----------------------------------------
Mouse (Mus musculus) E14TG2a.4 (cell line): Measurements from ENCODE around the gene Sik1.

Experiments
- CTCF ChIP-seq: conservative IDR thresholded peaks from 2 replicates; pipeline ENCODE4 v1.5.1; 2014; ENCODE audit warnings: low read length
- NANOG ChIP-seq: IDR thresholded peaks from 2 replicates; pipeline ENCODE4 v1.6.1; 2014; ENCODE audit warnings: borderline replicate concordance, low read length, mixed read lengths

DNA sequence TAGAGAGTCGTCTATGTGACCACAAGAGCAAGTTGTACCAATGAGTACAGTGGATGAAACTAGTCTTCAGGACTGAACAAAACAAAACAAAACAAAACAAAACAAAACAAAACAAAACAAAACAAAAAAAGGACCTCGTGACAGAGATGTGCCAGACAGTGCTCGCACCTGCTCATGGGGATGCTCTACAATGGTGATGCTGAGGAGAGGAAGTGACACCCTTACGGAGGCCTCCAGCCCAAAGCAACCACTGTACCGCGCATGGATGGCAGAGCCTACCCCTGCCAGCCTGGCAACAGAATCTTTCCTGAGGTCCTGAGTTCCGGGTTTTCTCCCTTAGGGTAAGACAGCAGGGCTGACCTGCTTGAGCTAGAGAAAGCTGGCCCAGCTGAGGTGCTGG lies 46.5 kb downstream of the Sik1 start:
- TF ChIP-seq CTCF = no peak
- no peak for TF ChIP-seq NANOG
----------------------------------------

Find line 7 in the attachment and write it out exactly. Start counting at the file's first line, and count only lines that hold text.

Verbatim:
- no peak for TF ChIP-seq NANOG